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Funded Studies

Analysis of Brain and Peripheral Small Molecule Levels in Parkinson’s Disease

Study Rationale:
Parkinson’s disease is accompanied by a loss of chemical signaling molecules in the brain and body. For instance, chemicals like dopamine are lost in both the gut and in the brain, leading to gastrointestinal and movement complications. The purpose of this study is to examine a large number of different molecules in Parkinson’s disease patients compared to healthy people. Finding differences in the chemical makeup of these patient samples may give us clues to ways to diagnose the disease earlier or to novel treatments.

We believe that brain (measured via cerebrospinal fluid) and body (measured in blood) chemicals will correlate to one another and be significantly different in Parkinson’s disease patients compared to controls. These differences can be used as biological markers to assess degree of Parkinson’s disease severity.

Study Design:
We will employ state-of-the art analytical methods that can detect chemicals at extremely low concentrations in both cerebrospinal fluid (CSF) and in plasma (blood). We will analyze the levels of approximately 65 different chemicals in CSF and blood from both Parkinson’s disease patients and control volunteers. Importantly, we will assess the degree of symptoms in these patients using the clinical information provided by the Fox Investigation for New Discovery of Biomarkers (BioFIND) study. Our goal is to correlate levels of chemicals with motor and non-motor disease severity.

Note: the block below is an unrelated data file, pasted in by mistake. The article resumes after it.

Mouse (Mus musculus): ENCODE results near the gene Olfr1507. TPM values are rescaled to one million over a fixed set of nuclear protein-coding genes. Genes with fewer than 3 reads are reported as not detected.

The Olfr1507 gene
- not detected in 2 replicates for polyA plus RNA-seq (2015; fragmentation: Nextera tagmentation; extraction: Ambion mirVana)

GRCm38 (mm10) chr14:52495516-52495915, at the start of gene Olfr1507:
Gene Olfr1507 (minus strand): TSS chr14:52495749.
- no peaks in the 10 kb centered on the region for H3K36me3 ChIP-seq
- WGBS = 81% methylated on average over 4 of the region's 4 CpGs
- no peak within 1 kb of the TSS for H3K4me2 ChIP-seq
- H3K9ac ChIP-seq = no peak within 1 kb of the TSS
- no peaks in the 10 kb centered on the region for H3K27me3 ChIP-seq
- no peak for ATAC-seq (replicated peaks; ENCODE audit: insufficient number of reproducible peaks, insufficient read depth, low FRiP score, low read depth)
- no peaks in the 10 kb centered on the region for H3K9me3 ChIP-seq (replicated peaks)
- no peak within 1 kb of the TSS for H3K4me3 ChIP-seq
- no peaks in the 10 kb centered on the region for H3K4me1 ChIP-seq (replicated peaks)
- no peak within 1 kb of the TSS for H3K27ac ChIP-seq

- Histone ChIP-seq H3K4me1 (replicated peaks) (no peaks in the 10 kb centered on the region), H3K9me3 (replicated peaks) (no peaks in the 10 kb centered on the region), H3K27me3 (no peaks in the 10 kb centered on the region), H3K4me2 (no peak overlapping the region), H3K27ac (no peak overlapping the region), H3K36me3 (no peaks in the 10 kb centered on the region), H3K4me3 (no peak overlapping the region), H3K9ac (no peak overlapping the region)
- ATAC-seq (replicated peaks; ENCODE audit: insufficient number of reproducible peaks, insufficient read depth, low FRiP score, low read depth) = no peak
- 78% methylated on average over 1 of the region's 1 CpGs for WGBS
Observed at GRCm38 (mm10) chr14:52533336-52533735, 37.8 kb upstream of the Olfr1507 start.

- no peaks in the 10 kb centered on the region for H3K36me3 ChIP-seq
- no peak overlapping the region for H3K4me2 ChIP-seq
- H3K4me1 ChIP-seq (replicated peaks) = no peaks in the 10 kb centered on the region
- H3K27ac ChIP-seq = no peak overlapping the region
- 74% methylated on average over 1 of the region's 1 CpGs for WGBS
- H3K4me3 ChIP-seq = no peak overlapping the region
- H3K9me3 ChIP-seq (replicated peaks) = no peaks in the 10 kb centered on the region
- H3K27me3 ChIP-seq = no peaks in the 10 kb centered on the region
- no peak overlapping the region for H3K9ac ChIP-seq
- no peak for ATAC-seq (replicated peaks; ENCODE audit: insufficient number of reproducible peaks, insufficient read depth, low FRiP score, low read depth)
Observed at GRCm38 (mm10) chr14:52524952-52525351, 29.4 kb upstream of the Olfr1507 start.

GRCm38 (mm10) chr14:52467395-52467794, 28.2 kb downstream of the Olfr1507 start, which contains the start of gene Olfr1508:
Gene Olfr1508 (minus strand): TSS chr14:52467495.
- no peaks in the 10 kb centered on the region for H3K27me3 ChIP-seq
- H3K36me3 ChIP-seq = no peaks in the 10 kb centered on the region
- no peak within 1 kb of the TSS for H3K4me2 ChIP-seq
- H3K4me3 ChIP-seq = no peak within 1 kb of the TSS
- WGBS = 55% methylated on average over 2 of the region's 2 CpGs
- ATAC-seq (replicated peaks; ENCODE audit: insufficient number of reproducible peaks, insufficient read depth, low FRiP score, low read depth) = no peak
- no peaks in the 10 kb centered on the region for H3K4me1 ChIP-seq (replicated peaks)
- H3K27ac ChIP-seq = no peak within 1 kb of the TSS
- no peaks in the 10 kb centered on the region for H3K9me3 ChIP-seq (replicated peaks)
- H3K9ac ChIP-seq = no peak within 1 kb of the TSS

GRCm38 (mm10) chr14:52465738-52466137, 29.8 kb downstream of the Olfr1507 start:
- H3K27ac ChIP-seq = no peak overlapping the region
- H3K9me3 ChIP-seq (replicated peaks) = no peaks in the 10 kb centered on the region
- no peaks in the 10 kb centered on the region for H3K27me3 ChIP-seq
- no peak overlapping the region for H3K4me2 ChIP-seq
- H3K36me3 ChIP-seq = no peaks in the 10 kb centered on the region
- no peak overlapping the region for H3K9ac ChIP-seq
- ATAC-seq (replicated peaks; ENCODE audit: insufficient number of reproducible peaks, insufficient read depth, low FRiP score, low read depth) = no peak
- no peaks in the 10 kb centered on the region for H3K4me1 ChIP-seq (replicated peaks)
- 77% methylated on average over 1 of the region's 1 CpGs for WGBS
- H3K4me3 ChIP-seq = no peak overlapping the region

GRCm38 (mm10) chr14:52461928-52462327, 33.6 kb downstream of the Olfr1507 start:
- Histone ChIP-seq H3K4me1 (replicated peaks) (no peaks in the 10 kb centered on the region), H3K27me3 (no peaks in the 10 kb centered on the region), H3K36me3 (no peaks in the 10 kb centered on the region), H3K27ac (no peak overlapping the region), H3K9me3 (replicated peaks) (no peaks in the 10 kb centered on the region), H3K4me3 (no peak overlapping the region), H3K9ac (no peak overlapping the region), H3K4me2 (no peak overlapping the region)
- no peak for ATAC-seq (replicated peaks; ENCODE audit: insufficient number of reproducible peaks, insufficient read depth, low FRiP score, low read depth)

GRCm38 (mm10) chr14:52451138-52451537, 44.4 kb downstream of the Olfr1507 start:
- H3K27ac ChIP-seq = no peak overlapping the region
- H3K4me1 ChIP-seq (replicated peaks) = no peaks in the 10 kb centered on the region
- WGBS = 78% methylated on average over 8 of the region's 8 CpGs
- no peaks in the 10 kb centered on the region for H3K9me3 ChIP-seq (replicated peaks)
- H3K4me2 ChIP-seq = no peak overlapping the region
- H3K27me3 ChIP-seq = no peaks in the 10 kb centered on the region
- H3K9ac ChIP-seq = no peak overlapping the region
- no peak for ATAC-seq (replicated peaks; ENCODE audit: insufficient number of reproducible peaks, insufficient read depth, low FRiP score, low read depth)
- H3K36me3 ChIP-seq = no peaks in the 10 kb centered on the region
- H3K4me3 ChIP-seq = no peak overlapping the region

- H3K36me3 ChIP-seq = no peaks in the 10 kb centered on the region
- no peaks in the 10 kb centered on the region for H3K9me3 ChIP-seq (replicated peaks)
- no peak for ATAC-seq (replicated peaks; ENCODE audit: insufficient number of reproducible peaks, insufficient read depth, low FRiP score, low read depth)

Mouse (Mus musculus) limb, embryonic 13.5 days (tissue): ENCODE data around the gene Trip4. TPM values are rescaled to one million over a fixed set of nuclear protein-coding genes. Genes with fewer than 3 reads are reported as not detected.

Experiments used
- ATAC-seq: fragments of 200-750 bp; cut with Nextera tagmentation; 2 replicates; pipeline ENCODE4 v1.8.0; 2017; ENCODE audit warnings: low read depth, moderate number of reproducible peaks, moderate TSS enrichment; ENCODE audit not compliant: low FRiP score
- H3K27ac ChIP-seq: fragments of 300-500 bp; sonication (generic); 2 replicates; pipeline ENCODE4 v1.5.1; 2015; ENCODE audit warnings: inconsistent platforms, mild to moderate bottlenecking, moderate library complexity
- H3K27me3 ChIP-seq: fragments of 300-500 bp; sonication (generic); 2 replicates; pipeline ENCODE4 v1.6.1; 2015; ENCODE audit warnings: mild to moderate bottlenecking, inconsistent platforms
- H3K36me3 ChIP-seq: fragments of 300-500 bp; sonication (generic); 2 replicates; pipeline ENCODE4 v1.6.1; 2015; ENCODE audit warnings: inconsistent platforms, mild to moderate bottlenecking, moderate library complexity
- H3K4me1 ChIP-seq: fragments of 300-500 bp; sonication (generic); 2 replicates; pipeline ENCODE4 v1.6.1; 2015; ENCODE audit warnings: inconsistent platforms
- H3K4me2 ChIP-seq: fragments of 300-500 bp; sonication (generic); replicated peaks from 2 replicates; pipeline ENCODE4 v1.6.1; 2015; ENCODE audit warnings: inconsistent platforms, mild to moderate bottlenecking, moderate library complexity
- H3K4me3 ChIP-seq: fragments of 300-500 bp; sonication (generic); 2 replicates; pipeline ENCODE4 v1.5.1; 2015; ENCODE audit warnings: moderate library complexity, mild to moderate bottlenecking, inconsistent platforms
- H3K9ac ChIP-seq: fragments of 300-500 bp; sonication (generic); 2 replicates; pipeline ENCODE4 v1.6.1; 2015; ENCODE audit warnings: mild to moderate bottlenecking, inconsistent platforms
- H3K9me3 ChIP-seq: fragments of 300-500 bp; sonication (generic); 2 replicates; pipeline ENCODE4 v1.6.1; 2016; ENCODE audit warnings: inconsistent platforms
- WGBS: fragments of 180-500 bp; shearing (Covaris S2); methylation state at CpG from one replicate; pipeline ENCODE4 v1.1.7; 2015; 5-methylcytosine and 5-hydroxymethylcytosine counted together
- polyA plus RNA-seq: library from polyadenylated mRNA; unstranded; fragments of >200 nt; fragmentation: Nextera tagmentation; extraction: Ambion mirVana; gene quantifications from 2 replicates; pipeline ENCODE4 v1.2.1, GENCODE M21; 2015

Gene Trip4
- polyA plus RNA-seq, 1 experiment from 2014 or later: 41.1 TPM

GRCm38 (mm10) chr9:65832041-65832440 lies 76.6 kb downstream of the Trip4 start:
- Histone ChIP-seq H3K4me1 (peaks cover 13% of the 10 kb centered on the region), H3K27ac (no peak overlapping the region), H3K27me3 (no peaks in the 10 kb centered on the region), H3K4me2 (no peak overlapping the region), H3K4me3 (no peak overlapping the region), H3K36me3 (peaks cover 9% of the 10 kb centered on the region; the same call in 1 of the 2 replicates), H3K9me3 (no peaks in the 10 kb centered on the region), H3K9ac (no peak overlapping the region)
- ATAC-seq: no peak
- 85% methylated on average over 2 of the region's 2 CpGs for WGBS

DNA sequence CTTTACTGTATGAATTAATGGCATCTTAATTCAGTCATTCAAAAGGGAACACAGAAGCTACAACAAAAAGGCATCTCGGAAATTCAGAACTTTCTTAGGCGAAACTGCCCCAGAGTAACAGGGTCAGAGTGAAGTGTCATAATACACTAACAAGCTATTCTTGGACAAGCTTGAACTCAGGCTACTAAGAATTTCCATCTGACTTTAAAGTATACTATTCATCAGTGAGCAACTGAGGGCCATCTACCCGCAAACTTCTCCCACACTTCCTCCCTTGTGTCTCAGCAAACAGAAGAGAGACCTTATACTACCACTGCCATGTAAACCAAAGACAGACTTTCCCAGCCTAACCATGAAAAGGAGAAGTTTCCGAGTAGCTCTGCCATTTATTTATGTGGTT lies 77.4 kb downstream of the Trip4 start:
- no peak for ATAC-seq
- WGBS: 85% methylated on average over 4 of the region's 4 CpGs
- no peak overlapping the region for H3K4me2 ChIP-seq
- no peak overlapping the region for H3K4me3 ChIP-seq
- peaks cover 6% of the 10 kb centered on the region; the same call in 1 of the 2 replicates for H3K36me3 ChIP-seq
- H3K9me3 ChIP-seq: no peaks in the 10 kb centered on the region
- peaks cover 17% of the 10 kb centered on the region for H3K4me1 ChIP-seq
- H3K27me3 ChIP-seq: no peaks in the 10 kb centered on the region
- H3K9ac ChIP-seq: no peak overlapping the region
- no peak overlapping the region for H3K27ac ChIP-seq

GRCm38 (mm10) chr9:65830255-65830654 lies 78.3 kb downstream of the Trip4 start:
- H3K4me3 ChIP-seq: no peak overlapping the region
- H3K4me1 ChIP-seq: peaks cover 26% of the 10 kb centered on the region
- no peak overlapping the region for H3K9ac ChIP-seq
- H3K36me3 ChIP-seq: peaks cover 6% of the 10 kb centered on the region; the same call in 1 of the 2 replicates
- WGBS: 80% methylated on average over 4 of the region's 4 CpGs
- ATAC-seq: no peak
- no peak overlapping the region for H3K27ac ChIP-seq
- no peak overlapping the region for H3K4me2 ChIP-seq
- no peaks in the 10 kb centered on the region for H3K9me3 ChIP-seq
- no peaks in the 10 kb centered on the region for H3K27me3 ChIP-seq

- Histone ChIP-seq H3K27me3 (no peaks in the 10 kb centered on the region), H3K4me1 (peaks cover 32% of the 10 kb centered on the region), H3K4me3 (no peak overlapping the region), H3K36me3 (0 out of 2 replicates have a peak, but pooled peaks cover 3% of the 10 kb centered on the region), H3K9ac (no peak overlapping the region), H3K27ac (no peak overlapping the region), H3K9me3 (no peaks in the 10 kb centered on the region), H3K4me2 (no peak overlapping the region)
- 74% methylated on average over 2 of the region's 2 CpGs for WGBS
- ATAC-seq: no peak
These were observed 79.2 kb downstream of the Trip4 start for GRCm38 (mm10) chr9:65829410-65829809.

Impact on Diagnosis/Treatment of Parkinson’s Disease:              
This study has two-fold impact on the future of Parkinson’s disease. Firstly, it may provide a reliable biological marker for the disease, which will aid in earlier detection and thus improved treatment. Additionally, this study may provide novel biological targets for Parkinson’s disease if one or more of the analyzed chemicals are found to be significantly changed compared to controls.

Next Steps for Development:
The next steps of this study would be to run a second, blinded study where PD patient samples from another cohort are compared to healthy controls to further validate our findings.


  • Omar S. Mabrouk, PhD

    Ann Arbor, MI United States

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